A vulnerability in Gmail's verification system potentially allowed hackers to hijack accounts, according to security researcher Ahmed Mehtab. Google has already patched the vulnerability, which allowed attackers to take controlof user accounts in a few simple steps.
Mehtab, co-founder of Security Fuse, uncovered that hackers could exploit the vulnerability, effectively allowing attackers to bypass the verification feature in Gmail that allows users to send an email from a second Gmail account.
"Gmail allows its users from all over the world to use multiple email addresses and associate or link them with Gmail also Gmail allows you to set forwarding addresses so the emails which you receive are also sent to the one which you have forwarded. These two modules were actually vulnerable to authentication or verification bypass. It's similar to account takeover but here I as an attacker can hijack email addresses by confirming the ownership of email and was able to use it for sending emails," Mehtab said.
Google confirmed the vulnerability as well as its fix to Threatpost. Although the hack did provide Mehtab with the ability to takeover an account, it did not appear to provide him with the ability to access the contents of a compromised account. Google Drive, Photos and Play data, where user financial and personal information is generally stored were also inaccessible.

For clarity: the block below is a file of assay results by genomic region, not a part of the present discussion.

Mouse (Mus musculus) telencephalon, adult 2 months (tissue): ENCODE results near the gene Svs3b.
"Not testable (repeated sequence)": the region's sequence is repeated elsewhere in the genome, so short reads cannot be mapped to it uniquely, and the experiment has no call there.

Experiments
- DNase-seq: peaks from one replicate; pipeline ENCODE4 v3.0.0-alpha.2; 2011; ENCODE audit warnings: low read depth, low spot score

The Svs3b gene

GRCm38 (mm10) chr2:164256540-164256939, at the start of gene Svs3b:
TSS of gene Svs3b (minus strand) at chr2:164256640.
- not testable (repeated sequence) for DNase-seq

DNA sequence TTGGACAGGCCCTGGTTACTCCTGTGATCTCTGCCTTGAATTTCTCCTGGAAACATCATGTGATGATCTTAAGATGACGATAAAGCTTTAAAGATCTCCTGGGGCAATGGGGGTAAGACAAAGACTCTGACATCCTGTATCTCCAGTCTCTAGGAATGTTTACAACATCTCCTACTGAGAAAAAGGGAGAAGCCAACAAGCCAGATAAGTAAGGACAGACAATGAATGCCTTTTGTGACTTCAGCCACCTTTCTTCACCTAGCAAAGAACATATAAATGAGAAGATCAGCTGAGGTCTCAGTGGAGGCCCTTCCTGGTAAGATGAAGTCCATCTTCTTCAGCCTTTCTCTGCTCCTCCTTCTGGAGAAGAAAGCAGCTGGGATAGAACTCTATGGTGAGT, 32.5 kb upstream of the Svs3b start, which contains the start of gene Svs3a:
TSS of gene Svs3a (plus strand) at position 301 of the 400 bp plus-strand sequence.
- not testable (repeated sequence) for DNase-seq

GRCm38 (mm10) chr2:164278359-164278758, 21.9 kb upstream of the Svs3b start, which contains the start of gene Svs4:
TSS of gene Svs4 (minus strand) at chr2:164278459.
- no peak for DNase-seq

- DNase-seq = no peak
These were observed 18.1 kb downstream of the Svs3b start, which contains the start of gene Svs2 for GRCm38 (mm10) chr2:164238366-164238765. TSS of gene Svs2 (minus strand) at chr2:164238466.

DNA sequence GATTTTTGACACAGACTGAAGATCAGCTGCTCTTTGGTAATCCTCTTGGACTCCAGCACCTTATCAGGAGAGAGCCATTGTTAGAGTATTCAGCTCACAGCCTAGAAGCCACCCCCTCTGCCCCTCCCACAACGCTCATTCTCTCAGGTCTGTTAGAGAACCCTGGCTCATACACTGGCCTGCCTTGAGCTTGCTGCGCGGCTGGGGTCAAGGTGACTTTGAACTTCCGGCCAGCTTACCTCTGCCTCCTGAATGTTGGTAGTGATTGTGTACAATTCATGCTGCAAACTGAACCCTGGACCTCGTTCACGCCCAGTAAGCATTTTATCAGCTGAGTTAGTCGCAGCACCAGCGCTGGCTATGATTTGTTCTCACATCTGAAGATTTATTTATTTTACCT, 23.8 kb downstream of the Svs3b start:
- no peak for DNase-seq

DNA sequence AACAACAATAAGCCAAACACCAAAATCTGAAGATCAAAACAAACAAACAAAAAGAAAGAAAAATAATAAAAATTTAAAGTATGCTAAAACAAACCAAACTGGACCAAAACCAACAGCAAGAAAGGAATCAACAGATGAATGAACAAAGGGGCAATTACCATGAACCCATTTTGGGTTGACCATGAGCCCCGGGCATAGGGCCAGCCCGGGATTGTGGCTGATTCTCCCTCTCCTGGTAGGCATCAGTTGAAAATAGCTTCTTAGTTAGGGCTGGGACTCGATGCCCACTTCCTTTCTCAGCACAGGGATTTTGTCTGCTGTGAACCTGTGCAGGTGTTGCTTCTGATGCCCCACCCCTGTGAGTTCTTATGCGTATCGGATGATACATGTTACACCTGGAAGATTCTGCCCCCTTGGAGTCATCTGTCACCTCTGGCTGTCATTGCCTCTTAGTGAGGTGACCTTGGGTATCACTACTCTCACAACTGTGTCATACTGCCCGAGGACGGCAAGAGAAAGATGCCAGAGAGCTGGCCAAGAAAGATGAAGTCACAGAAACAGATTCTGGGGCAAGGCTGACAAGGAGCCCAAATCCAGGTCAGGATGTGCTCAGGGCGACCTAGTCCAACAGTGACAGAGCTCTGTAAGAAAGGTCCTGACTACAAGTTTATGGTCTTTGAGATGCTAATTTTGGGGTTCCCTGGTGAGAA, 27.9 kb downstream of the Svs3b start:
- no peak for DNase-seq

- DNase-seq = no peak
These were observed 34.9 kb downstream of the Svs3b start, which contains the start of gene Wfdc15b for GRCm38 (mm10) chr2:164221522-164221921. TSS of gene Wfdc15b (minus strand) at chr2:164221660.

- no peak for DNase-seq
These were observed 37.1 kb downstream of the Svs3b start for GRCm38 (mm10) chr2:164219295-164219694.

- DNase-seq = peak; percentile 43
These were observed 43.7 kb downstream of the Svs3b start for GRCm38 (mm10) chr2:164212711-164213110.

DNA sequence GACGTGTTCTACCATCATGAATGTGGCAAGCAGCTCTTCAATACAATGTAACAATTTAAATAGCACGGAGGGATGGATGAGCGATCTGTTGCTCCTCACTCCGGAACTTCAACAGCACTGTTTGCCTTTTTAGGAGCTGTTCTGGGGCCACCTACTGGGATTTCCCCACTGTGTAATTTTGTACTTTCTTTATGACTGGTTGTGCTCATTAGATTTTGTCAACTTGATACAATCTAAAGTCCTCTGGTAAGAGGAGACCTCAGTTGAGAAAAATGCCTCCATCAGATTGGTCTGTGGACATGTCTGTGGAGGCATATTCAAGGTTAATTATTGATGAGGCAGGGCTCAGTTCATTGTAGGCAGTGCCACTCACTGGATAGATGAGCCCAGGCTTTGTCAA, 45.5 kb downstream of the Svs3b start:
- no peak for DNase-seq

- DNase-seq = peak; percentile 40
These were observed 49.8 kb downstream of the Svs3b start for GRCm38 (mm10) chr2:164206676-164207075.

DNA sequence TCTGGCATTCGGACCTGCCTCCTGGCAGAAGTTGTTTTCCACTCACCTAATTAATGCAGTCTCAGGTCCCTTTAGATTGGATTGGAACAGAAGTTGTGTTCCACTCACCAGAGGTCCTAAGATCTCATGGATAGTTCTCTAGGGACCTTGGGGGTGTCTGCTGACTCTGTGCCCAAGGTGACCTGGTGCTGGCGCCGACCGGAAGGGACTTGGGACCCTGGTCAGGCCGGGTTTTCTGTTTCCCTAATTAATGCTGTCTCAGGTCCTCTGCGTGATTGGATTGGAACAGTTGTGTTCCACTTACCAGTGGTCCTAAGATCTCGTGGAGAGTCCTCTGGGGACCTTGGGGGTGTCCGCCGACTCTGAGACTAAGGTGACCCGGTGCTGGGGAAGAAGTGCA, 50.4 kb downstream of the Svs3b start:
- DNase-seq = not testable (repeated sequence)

According to Mehtab, "Any Gmail address which is associated or connected with Gmails SMTP was vulnerable to this security issue." This includes @gmail.com, @googlemail.com or @googleemail.com."
"There is a scenario where attacker can trick victim in deactivating his account or attacker can also trick victim in blocking his email address so that he may not be able to receive emails from outside and once he does that we can hijack his email address easily because gmail was bouncing back the email which contains the verification code. Moreover the Forwarding section also requires a confirmation which was also affected," Mehtab added.
The bug was disclosed to Google on 20 October. The tech giant was quick to address the issue and on 1 November, Mehtab's research was listed on the firm's "Hall of Fame".